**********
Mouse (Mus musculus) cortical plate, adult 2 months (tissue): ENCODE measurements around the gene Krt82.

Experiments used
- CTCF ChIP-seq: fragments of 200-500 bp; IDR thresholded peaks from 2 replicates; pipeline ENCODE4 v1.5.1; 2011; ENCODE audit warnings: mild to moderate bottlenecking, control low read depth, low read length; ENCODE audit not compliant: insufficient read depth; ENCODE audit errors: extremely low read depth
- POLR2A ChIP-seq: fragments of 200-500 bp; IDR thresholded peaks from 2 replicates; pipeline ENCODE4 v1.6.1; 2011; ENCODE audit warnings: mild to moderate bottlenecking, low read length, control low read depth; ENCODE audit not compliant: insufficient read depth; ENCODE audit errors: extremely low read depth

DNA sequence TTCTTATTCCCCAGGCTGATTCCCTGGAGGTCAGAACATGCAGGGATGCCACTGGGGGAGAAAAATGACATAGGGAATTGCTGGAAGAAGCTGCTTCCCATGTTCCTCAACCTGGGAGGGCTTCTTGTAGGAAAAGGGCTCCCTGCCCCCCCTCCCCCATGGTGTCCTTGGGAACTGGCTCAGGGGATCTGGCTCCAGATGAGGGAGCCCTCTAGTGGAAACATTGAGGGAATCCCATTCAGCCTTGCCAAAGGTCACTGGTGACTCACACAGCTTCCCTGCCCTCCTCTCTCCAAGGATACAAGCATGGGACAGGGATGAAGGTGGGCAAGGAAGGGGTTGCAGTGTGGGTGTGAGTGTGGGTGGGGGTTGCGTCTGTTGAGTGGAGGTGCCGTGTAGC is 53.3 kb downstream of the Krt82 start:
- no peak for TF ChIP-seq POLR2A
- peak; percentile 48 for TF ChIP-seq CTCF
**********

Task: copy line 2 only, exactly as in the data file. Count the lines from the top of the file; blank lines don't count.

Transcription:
Experiments used